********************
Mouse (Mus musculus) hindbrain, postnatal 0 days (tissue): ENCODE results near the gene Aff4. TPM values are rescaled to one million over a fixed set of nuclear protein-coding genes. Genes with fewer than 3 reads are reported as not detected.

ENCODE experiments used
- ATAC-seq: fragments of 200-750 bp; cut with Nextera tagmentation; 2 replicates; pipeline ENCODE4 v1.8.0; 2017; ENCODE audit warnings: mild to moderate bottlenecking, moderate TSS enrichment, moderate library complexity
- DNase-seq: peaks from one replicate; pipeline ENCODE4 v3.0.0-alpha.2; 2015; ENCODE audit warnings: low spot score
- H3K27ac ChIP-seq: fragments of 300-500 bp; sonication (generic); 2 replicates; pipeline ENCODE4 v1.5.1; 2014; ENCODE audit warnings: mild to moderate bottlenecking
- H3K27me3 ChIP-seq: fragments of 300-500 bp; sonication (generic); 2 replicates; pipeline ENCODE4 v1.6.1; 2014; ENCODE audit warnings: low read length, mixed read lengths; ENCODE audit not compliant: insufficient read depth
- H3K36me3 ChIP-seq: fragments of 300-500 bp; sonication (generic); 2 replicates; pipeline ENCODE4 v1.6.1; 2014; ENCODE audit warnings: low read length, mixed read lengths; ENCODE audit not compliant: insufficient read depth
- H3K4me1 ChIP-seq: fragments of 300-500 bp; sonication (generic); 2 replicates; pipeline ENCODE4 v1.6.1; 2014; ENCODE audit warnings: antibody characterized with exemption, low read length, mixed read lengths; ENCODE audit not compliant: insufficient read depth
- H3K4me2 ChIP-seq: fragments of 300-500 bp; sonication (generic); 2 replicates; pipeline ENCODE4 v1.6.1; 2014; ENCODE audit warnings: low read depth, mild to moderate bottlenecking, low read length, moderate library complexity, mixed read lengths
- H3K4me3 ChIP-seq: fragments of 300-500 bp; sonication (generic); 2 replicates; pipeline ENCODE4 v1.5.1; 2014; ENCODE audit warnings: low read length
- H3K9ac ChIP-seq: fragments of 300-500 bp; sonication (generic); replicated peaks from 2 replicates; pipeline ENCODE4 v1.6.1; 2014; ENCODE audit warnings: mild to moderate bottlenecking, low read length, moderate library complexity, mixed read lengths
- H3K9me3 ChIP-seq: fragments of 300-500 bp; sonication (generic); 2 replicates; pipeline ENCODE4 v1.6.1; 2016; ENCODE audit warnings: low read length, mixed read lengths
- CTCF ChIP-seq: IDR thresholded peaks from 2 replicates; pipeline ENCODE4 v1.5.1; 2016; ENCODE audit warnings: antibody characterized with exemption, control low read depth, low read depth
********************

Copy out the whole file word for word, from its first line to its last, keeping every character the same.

Mouse (Mus musculus) hindbrain, postnatal 0 days (tissue): ENCODE results near the gene Aff4. TPM values are rescaled to one million over a fixed set of nuclear protein-coding genes. Genes with fewer than 3 reads are reported as not detected.

ENCODE experiments used
- ATAC-seq: fragments of 200-750 bp; cut with Nextera tagmentation; 2 replicates; pipeline ENCODE4 v1.8.0; 2017; ENCODE audit warnings: mild to moderate bottlenecking, moderate TSS enrichment, moderate library complexity
- DNase-seq: peaks from one replicate; pipeline ENCODE4 v3.0.0-alpha.2; 2015; ENCODE audit warnings: low spot score
- H3K27ac ChIP-seq: fragments of 300-500 bp; sonication (generic); 2 replicates; pipeline ENCODE4 v1.5.1; 2014; ENCODE audit warnings: mild to moderate bottlenecking
- H3K27me3 ChIP-seq: fragments of 300-500 bp; sonication (generic); 2 replicates; pipeline ENCODE4 v1.6.1; 2014; ENCODE audit warnings: low read length, mixed read lengths; ENCODE audit not compliant: insufficient read depth
- H3K36me3 ChIP-seq: fragments of 300-500 bp; sonication (generic); 2 replicates; pipeline ENCODE4 v1.6.1; 2014; ENCODE audit warnings: low read length, mixed read lengths; ENCODE audit not compliant: insufficient read depth
- H3K4me1 ChIP-seq: fragments of 300-500 bp; sonication (generic); 2 replicates; pipeline ENCODE4 v1.6.1; 2014; ENCODE audit warnings: antibody characterized with exemption, low read length, mixed read lengths; ENCODE audit not compliant: insufficient read depth
- H3K4me2 ChIP-seq: fragments of 300-500 bp; sonication (generic); 2 replicates; pipeline ENCODE4 v1.6.1; 2014; ENCODE audit warnings: low read depth, mild to moderate bottlenecking, low read length, moderate library complexity, mixed read lengths
- H3K4me3 ChIP-seq: fragments of 300-500 bp; sonication (generic); 2 replicates; pipeline ENCODE4 v1.5.1; 2014; ENCODE audit warnings: low read length
- H3K9ac ChIP-seq: fragments of 300-500 bp; sonication (generic); replicated peaks from 2 replicates; pipeline ENCODE4 v1.6.1; 2014; ENCODE audit warnings: mild to moderate bottlenecking, low read length, moderate library complexity, mixed read lengths
- H3K9me3 ChIP-seq: fragments of 300-500 bp; sonication (generic); 2 replicates; pipeline ENCODE4 v1.6.1; 2016; ENCODE audit warnings: low read length, mixed read lengths
- CTCF ChIP-seq: IDR thresholded peaks from 2 replicates; pipeline ENCODE4 v1.5.1; 2016; ENCODE audit warnings: antibody characterized with exemption, control low read depth, low read depth